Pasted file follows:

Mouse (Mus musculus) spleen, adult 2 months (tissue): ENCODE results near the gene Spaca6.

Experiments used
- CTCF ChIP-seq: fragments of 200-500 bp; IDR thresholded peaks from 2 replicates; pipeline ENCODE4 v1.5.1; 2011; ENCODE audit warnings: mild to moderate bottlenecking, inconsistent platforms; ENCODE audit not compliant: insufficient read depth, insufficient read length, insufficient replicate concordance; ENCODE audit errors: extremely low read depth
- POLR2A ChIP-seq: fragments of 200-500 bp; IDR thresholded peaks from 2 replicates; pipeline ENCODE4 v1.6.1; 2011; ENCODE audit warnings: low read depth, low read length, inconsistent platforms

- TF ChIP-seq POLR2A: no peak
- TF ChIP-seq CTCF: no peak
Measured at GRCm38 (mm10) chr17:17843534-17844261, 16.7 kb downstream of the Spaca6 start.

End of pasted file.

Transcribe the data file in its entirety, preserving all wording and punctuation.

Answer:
Mouse (Mus musculus) spleen, adult 2 months (tissue): ENCODE results near the gene Spaca6.

Experiments used
- CTCF ChIP-seq: fragments of 200-500 bp; IDR thresholded peaks from 2 replicates; pipeline ENCODE4 v1.5.1; 2011; ENCODE audit warnings: mild to moderate bottlenecking, inconsistent platforms; ENCODE audit not compliant: insufficient read depth, insufficient read length, insufficient replicate concordance; ENCODE audit errors: extremely low read depth
- POLR2A ChIP-seq: fragments of 200-500 bp; IDR thresholded peaks from 2 replicates; pipeline ENCODE4 v1.6.1; 2011; ENCODE audit warnings: low read depth, low read length, inconsistent platforms

- TF ChIP-seq POLR2A: no peak
- TF ChIP-seq CTCF: no peak
Measured at GRCm38 (mm10) chr17:17843534-17844261, 16.7 kb downstream of the Spaca6 start.